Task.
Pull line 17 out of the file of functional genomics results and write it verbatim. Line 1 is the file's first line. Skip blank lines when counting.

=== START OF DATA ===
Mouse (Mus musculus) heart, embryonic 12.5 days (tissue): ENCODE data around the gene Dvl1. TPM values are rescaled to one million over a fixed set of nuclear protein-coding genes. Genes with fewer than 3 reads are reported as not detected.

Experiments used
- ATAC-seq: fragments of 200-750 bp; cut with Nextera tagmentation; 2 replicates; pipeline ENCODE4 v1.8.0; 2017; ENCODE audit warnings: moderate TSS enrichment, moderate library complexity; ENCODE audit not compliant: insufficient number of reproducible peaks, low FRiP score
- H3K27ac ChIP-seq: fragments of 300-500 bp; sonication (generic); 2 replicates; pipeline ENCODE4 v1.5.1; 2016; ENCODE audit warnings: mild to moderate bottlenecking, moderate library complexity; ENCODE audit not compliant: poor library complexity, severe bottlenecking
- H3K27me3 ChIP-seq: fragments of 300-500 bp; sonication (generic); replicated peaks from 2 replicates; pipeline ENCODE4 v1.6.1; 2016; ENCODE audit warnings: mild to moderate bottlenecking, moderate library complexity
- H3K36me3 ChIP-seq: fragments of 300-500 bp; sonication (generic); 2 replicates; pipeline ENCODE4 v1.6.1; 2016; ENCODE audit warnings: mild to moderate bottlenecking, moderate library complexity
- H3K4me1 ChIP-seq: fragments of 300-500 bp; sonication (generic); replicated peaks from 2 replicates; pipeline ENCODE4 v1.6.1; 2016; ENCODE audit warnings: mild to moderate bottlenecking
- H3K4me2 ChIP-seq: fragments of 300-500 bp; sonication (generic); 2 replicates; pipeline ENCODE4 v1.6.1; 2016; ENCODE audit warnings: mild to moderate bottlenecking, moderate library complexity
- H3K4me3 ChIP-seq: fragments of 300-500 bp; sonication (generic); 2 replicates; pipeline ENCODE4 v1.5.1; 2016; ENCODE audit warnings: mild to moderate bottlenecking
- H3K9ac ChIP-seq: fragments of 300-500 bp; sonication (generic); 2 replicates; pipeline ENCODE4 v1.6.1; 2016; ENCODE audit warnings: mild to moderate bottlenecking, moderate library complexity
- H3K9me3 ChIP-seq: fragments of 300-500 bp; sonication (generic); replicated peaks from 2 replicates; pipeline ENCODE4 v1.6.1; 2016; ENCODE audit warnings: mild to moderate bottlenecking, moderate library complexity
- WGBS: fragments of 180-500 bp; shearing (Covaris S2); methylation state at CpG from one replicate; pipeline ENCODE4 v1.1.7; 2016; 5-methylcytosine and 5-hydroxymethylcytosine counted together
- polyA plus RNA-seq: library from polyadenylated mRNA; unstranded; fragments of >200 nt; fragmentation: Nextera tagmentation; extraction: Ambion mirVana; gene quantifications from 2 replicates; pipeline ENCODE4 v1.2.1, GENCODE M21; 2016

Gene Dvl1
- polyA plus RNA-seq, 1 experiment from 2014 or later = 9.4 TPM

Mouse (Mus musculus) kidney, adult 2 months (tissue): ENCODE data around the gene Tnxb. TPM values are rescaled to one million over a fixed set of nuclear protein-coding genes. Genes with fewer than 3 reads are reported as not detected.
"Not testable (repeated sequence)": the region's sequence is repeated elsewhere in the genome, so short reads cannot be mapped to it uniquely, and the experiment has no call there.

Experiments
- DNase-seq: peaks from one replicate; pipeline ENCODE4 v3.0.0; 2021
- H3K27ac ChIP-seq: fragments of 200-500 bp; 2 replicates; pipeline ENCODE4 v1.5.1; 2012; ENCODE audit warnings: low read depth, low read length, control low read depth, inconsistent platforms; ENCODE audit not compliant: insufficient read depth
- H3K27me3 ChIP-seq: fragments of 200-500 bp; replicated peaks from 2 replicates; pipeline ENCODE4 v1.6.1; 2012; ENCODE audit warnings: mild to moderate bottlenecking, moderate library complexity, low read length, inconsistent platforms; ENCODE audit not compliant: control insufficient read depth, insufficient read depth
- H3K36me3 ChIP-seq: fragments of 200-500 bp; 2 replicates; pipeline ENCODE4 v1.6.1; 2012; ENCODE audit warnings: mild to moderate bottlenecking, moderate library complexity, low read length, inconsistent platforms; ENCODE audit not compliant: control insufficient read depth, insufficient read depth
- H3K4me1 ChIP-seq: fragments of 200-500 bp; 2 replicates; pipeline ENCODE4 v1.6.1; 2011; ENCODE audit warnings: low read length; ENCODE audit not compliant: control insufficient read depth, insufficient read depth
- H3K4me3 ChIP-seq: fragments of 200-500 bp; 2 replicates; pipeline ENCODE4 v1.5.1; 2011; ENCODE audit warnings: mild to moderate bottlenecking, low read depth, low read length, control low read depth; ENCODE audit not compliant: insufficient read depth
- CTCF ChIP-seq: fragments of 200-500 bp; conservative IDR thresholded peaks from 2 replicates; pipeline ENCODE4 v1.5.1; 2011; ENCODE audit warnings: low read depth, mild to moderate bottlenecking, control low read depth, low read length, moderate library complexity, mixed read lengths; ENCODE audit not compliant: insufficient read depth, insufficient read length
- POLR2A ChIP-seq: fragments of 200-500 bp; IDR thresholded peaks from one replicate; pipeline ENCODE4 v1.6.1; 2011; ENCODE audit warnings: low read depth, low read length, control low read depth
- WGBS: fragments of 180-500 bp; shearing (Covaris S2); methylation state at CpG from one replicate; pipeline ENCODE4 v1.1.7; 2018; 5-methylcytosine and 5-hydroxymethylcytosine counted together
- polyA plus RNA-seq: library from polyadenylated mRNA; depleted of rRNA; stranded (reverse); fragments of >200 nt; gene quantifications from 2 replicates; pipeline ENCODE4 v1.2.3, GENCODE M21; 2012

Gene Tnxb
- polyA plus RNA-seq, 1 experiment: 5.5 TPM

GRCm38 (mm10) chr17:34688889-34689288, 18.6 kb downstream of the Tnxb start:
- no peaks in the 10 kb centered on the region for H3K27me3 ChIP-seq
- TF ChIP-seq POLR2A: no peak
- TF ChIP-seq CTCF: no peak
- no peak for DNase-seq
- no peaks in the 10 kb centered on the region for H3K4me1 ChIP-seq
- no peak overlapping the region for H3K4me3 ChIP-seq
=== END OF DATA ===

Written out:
"Not testable (repeated sequence)": the region's sequence is repeated elsewhere in the genome, so short reads cannot be mapped to it uniquely, and the experiment has no call there.